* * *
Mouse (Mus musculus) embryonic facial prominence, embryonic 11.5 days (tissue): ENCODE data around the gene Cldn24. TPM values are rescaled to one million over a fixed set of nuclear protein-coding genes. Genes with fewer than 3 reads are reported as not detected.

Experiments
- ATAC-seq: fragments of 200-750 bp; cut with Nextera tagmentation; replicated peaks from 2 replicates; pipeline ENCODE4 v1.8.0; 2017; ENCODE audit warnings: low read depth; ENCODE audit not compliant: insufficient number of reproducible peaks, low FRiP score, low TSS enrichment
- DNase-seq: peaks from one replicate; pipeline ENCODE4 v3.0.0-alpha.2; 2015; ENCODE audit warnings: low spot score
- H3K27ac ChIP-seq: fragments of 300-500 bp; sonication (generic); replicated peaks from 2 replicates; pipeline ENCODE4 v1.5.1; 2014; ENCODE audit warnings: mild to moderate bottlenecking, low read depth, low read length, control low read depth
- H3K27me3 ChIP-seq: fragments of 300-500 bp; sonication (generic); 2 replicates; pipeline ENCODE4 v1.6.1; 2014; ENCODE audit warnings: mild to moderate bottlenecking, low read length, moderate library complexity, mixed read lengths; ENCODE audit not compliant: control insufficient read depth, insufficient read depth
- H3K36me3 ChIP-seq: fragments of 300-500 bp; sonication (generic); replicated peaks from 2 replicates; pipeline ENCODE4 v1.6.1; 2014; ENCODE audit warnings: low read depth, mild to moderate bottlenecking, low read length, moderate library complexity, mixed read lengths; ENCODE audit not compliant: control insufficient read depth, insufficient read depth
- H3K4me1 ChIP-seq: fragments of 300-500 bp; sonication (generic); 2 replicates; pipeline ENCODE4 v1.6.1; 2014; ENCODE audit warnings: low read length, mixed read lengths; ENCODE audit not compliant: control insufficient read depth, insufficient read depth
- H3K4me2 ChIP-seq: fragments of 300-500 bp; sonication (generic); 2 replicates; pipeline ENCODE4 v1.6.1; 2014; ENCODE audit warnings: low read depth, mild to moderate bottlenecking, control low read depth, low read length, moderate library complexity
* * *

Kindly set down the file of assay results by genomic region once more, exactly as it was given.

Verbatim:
Mouse (Mus musculus) embryonic facial prominence, embryonic 11.5 days (tissue): ENCODE data around the gene Cldn24. TPM values are rescaled to one million over a fixed set of nuclear protein-coding genes. Genes with fewer than 3 reads are reported as not detected.

Experiments
- ATAC-seq: fragments of 200-750 bp; cut with Nextera tagmentation; replicated peaks from 2 replicates; pipeline ENCODE4 v1.8.0; 2017; ENCODE audit warnings: low read depth; ENCODE audit not compliant: insufficient number of reproducible peaks, low FRiP score, low TSS enrichment
- DNase-seq: peaks from one replicate; pipeline ENCODE4 v3.0.0-alpha.2; 2015; ENCODE audit warnings: low spot score
- H3K27ac ChIP-seq: fragments of 300-500 bp; sonication (generic); replicated peaks from 2 replicates; pipeline ENCODE4 v1.5.1; 2014; ENCODE audit warnings: mild to moderate bottlenecking, low read depth, low read length, control low read depth
- H3K27me3 ChIP-seq: fragments of 300-500 bp; sonication (generic); 2 replicates; pipeline ENCODE4 v1.6.1; 2014; ENCODE audit warnings: mild to moderate bottlenecking, low read length, moderate library complexity, mixed read lengths; ENCODE audit not compliant: control insufficient read depth, insufficient read depth
- H3K36me3 ChIP-seq: fragments of 300-500 bp; sonication (generic); replicated peaks from 2 replicates; pipeline ENCODE4 v1.6.1; 2014; ENCODE audit warnings: low read depth, mild to moderate bottlenecking, low read length, moderate library complexity, mixed read lengths; ENCODE audit not compliant: control insufficient read depth, insufficient read depth
- H3K4me1 ChIP-seq: fragments of 300-500 bp; sonication (generic); 2 replicates; pipeline ENCODE4 v1.6.1; 2014; ENCODE audit warnings: low read length, mixed read lengths; ENCODE audit not compliant: control insufficient read depth, insufficient read depth
- H3K4me2 ChIP-seq: fragments of 300-500 bp; sonication (generic); 2 replicates; pipeline ENCODE4 v1.6.1; 2014; ENCODE audit warnings: low read depth, mild to moderate bottlenecking, control low read depth, low read length, moderate library complexity